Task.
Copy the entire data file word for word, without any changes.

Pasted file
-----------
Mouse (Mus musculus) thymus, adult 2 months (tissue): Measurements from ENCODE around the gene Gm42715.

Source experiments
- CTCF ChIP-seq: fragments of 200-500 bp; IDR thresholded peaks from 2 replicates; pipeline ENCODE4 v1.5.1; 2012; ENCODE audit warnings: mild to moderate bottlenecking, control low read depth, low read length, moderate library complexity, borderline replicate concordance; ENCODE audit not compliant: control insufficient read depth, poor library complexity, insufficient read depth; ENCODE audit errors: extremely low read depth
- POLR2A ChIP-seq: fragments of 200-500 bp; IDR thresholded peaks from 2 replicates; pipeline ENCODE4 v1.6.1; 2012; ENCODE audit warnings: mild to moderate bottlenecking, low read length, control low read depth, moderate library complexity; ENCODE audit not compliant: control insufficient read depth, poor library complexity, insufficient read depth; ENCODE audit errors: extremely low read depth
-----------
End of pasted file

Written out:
Mouse (Mus musculus) thymus, adult 2 months (tissue): Measurements from ENCODE around the gene Gm42715.

Source experiments
- CTCF ChIP-seq: fragments of 200-500 bp; IDR thresholded peaks from 2 replicates; pipeline ENCODE4 v1.5.1; 2012; ENCODE audit warnings: mild to moderate bottlenecking, control low read depth, low read length, moderate library complexity, borderline replicate concordance; ENCODE audit not compliant: control insufficient read depth, poor library complexity, insufficient read depth; ENCODE audit errors: extremely low read depth
- POLR2A ChIP-seq: fragments of 200-500 bp; IDR thresholded peaks from 2 replicates; pipeline ENCODE4 v1.6.1; 2012; ENCODE audit warnings: mild to moderate bottlenecking, low read length, control low read depth, moderate library complexity; ENCODE audit not compliant: control insufficient read depth, poor library complexity, insufficient read depth; ENCODE audit errors: extremely low read depth